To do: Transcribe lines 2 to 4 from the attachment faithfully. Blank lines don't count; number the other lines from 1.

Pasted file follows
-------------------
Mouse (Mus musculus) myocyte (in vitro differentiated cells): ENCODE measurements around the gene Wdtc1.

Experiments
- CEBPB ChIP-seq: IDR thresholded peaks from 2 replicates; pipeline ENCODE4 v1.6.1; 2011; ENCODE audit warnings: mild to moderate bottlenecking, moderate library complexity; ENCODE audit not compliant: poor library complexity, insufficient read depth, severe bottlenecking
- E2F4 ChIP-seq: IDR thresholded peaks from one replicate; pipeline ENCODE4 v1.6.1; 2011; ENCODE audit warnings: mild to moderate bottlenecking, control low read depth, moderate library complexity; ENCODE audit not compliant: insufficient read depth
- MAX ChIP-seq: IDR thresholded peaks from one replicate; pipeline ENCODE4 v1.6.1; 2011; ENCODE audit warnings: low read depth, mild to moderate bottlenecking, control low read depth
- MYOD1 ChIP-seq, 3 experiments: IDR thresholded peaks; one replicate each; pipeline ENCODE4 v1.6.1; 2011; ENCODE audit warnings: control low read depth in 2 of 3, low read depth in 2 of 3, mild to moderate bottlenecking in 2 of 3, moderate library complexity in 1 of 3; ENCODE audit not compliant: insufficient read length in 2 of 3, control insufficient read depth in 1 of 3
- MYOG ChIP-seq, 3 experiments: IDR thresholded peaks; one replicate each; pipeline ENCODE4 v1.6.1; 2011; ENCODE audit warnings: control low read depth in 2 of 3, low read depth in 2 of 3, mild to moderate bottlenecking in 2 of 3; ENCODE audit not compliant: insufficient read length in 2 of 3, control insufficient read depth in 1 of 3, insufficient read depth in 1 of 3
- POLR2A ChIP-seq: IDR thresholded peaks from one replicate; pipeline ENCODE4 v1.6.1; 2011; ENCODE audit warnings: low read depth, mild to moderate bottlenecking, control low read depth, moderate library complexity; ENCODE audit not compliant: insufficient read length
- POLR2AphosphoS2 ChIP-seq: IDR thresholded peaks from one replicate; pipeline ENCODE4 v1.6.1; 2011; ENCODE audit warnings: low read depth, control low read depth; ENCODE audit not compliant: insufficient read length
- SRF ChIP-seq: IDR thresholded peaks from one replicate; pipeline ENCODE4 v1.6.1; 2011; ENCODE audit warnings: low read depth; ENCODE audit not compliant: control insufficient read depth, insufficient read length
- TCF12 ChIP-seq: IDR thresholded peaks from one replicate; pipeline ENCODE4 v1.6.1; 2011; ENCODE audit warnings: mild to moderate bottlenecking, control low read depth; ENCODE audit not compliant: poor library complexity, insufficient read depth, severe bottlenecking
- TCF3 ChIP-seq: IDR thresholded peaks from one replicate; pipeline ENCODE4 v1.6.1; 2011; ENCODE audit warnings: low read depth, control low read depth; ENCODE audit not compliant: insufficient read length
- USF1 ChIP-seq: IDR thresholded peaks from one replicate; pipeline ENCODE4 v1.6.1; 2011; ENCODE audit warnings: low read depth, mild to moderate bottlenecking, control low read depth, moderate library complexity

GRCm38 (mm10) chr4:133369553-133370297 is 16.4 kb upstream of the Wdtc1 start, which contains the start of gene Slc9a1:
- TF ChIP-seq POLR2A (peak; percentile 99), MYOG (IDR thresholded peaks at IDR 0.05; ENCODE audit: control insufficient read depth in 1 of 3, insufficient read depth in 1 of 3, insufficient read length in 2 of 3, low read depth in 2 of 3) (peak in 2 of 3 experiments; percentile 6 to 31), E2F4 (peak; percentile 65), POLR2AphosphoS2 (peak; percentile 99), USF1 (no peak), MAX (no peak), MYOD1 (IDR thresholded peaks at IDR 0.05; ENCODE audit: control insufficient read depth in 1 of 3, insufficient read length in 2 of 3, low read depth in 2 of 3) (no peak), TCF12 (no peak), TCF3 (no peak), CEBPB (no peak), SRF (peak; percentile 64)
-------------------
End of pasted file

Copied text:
Experiments
- CEBPB ChIP-seq: IDR thresholded peaks from 2 replicates; pipeline ENCODE4 v1.6.1; 2011; ENCODE audit warnings: mild to moderate bottlenecking, moderate library complexity; ENCODE audit not compliant: poor library complexity, insufficient read depth, severe bottlenecking
- E2F4 ChIP-seq: IDR thresholded peaks from one replicate; pipeline ENCODE4 v1.6.1; 2011; ENCODE audit warnings: mild to moderate bottlenecking, control low read depth, moderate library complexity; ENCODE audit not compliant: insufficient read depth